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How Honorable is Honor Killing?

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By Nithin Sridhar

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A scary tale from Bangalore

In what appears to be a case of honor killing, a person named Hanumantaraaya is alleged to have murdered his sister Kasturi and her lover Basavaraju in Bangalore according to a report published in Vijaya Karnataka (July 6 issue), a Kannada daily.

The victims were originally from Koppala district, and Kasturi was in love with Basavaraju. But their love was not acceptable to her family due to caste consideration. Her brother had forced Kasturi to marry another man against her wishes. Kasturi left her husband and ran away with Basavaraju and arrived in Bangalore, just days after the marriage.

It is alleged that Hanumantaraaya was very upset with this, and he searched for Kasturi and found her to be living in Bangalore. He visited their house and spent the day with his sister. At night, when Kasturi and Basvaraju were sleeping, he allegedly hacked them to death with a knife. Kasturi was 24 years old and Basavaraju was 28 years old.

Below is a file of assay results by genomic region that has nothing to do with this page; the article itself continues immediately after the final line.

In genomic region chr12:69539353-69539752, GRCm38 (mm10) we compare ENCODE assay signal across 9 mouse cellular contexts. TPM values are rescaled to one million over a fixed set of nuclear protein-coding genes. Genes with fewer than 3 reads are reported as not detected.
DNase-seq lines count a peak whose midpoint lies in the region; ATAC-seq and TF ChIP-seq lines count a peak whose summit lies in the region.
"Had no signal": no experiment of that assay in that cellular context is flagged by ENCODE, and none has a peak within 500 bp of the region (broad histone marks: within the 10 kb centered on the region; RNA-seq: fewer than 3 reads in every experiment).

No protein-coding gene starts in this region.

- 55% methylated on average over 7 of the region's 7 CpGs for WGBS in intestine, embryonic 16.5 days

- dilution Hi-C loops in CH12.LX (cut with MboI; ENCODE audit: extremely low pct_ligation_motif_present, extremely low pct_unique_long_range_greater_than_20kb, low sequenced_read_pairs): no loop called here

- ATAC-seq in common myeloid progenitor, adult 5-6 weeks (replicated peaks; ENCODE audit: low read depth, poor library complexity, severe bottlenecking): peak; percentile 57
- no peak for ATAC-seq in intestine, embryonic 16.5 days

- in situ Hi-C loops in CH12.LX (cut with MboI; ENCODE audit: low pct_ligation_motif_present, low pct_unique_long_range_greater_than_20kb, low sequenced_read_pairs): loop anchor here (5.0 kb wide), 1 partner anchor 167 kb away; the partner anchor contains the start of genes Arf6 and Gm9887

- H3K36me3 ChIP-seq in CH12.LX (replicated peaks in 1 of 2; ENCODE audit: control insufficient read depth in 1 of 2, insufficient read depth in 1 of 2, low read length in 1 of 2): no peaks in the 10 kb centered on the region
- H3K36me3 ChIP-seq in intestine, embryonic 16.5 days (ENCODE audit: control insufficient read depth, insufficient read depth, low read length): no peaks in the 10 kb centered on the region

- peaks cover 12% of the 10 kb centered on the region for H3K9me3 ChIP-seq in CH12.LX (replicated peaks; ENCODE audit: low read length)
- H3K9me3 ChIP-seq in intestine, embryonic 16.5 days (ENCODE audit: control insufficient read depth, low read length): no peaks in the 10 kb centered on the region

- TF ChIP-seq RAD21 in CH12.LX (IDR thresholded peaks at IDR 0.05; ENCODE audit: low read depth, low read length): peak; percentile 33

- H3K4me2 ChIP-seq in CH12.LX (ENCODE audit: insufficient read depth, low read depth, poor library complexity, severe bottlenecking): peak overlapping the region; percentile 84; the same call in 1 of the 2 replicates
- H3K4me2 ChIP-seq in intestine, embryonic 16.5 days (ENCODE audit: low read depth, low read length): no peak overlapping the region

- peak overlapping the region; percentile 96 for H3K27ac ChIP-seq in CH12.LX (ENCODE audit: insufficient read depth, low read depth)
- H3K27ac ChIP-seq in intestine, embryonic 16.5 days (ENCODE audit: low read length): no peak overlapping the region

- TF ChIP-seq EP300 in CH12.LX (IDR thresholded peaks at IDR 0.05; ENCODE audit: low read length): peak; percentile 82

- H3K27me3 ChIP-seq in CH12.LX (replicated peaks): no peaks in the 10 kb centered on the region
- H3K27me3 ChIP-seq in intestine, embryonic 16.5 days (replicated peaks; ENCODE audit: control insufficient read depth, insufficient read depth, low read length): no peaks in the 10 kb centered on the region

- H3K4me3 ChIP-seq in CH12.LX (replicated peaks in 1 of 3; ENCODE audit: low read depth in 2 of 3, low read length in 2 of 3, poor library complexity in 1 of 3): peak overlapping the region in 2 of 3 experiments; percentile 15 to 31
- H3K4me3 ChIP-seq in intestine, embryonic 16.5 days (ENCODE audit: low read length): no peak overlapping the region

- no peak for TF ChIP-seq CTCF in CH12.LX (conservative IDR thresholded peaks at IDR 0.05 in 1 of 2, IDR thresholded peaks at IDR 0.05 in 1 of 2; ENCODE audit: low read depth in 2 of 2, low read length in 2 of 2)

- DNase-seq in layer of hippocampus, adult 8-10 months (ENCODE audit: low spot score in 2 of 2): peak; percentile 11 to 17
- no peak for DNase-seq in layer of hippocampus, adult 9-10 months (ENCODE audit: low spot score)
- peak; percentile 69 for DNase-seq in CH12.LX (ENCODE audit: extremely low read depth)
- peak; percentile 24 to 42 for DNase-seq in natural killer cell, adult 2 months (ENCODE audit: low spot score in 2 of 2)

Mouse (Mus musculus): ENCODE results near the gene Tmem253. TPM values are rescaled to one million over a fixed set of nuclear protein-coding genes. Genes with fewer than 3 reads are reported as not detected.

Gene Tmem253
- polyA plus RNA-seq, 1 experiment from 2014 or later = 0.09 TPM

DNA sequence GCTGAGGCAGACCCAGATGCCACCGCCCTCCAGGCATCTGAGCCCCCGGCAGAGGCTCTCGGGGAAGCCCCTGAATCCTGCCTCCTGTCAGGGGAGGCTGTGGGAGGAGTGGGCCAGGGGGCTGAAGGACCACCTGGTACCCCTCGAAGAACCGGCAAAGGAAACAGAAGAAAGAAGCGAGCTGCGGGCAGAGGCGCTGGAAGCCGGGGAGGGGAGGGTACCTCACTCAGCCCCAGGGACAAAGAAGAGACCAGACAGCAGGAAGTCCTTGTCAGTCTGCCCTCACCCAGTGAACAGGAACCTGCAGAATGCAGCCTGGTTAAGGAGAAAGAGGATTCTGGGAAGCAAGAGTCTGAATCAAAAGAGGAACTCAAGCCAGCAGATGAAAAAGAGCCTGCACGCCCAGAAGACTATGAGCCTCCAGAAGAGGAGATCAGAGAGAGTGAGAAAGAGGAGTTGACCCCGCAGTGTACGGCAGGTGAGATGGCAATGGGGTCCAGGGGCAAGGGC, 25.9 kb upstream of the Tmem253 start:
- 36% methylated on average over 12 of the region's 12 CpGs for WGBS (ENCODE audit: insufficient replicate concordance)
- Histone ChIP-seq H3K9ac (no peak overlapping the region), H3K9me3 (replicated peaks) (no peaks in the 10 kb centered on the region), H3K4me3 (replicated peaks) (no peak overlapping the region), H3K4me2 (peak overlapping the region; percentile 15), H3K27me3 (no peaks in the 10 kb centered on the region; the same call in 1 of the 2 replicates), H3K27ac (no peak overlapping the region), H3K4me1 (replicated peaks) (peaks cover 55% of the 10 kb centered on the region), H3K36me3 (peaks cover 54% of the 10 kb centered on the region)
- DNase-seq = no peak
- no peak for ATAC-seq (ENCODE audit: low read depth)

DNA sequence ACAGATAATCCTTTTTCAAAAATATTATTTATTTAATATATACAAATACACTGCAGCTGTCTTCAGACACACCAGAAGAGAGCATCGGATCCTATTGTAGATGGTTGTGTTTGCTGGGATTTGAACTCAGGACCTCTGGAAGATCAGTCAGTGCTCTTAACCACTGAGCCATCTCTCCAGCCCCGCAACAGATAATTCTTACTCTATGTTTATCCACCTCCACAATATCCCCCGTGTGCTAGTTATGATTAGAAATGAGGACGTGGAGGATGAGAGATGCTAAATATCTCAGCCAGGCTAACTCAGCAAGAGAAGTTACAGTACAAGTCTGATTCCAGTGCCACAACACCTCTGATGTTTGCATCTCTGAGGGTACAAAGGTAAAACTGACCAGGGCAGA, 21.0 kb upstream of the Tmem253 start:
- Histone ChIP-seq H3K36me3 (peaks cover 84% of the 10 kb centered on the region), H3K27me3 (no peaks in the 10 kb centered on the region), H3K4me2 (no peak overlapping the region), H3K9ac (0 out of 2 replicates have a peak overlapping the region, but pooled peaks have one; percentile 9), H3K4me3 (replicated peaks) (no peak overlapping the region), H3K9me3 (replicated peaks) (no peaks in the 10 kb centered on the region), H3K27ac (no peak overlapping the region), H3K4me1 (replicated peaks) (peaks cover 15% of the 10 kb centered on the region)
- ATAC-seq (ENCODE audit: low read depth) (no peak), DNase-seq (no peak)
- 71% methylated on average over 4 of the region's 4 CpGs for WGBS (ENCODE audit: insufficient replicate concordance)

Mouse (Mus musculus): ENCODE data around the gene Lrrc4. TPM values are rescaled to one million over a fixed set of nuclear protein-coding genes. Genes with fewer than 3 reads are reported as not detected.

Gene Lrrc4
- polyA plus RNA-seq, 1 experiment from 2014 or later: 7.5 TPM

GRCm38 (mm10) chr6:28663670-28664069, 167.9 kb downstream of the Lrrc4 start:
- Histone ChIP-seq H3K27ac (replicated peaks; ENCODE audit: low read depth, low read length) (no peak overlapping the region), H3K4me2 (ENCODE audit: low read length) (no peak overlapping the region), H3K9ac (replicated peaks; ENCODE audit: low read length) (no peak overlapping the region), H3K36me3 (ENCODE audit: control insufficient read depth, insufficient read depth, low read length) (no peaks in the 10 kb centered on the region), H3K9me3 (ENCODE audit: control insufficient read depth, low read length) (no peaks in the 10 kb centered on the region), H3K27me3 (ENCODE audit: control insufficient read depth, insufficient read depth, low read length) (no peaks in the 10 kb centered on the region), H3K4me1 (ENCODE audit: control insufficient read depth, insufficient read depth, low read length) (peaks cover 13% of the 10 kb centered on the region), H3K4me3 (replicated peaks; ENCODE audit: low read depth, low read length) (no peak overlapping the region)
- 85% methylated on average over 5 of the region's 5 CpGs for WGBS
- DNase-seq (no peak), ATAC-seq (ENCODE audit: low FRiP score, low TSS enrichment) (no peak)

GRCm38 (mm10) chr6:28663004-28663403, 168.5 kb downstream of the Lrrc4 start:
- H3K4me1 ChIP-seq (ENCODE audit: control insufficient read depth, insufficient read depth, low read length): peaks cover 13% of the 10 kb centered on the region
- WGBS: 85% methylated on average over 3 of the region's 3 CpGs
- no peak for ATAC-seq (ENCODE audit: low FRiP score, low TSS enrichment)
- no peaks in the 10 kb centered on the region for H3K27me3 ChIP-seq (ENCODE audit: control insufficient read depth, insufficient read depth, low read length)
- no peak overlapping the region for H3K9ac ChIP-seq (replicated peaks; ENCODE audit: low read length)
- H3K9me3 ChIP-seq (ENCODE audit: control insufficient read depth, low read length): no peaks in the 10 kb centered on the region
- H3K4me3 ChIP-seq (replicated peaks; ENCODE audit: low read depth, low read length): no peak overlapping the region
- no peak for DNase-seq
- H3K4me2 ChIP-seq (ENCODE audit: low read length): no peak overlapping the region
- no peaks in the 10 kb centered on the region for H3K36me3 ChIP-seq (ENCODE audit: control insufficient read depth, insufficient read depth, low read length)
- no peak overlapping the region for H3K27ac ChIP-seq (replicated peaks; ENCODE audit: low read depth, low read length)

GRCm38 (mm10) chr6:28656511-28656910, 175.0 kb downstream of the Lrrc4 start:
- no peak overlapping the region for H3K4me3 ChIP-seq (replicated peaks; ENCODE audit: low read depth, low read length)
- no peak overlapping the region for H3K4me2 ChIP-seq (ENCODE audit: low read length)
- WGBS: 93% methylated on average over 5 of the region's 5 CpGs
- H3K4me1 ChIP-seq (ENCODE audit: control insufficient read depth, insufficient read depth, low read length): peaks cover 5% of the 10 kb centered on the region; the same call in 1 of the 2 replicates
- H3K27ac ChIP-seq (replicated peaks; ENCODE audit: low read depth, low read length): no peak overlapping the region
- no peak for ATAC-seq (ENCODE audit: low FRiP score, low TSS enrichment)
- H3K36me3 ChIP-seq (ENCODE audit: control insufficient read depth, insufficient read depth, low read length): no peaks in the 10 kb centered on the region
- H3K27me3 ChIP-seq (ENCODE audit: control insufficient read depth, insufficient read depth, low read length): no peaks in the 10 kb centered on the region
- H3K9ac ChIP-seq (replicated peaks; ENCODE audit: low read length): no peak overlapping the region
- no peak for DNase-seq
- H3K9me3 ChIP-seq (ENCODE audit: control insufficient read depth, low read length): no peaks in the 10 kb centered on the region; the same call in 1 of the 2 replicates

This brutal double murder adds one more to the ever-growing list of honor killings that is happening in India. A typical honor killing issue starts with two young people loving each other, and it ends with the lovers ending up dead, killed by their own families for ‘defiling’ their family’s honor.

The question that society, of which these perpetrators are an inseparable part, must ask itself is: What honor is there in killing someone in the name of honor?

Honor killing is a global phenomenon

Honor killing refers to the killing of a person by the members of his/her own family, because of the notion that certain actions of the victim brought insult and dishonor upon the family.

Honor killings are a worldwide phenomenon. Though it is difficult to estimate the exact number of people killed annually, it has been suggested that globally 5000 people are killed for honor every year. The Indian figures are estimated at 1000 people annually.